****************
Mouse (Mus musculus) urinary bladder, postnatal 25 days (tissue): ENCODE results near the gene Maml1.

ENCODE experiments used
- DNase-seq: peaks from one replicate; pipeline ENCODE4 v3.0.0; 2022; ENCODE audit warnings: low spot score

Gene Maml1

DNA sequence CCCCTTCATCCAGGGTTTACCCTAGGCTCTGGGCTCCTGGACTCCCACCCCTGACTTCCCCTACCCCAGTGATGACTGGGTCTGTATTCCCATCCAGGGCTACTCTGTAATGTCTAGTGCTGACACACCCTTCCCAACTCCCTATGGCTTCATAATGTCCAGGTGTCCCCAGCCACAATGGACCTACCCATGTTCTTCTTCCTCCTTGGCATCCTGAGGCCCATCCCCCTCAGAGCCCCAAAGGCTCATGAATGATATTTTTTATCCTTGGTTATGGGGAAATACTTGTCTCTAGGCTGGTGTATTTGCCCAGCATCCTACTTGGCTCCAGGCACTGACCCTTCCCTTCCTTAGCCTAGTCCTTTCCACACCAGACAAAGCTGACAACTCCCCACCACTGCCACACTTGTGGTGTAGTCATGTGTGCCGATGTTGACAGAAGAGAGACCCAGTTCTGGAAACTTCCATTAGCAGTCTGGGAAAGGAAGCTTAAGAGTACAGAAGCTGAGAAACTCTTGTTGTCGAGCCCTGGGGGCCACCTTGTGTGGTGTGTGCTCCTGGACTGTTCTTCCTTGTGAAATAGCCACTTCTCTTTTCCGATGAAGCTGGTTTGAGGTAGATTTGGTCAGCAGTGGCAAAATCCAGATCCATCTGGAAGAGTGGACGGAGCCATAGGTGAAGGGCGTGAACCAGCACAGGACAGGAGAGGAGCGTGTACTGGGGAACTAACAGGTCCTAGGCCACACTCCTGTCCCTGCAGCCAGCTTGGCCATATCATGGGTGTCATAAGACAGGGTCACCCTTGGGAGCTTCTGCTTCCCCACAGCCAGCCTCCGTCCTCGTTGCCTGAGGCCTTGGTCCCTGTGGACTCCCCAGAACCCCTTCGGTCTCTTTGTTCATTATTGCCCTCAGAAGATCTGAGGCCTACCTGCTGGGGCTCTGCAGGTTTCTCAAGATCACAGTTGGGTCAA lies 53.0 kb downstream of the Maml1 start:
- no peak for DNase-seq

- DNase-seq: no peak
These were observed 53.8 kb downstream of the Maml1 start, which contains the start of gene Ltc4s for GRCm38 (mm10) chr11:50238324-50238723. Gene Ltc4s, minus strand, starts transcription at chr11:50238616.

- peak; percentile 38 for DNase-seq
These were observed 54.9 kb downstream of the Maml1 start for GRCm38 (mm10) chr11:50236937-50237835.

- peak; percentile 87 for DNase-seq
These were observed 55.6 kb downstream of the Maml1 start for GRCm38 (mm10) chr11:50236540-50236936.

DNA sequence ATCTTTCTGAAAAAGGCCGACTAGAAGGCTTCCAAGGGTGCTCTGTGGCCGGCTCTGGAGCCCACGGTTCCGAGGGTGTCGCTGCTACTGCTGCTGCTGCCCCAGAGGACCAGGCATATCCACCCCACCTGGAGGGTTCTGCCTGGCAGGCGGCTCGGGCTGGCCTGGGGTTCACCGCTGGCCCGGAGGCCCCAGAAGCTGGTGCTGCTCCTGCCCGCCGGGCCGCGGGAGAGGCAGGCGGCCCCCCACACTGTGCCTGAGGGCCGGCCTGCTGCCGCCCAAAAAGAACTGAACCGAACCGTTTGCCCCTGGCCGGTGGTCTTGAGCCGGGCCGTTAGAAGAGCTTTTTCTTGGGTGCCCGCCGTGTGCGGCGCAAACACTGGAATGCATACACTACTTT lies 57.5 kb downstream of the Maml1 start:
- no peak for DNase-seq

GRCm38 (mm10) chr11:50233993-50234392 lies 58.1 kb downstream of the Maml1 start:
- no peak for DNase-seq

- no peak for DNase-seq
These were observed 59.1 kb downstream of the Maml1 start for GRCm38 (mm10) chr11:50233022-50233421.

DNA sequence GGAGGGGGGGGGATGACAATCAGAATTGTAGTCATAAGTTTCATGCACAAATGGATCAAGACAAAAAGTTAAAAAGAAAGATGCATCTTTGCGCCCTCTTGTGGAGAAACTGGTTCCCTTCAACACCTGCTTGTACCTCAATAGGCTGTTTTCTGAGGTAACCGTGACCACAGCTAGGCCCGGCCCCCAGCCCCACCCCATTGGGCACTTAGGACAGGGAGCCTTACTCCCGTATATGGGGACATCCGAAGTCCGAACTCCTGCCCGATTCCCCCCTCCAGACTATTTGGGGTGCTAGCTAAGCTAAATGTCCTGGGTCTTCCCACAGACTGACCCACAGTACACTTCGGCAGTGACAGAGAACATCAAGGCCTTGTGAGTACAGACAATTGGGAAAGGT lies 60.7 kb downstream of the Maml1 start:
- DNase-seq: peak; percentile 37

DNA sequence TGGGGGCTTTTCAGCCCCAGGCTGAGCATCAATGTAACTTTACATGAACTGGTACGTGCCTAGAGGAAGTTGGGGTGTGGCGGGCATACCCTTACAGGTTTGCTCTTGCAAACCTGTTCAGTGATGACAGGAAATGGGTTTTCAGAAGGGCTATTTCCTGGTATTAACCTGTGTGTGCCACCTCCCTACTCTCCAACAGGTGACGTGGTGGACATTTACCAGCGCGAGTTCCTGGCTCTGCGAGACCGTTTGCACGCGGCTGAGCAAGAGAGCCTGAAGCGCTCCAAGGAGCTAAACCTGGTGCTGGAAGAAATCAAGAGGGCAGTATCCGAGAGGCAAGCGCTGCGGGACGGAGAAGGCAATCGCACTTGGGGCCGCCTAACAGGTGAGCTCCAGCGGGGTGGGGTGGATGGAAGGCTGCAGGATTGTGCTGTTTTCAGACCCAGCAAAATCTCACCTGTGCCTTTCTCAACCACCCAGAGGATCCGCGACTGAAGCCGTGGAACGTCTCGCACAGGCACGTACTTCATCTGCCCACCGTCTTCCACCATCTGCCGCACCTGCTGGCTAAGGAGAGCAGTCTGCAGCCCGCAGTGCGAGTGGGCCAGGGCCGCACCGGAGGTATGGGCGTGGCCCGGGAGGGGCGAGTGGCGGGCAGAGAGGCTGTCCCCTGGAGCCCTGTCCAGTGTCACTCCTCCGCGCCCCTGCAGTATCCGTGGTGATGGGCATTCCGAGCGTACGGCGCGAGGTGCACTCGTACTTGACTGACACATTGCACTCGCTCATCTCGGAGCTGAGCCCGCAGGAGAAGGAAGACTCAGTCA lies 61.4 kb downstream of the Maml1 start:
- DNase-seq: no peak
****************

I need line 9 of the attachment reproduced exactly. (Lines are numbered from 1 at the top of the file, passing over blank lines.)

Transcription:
- peak; percentile 38 for DNase-seq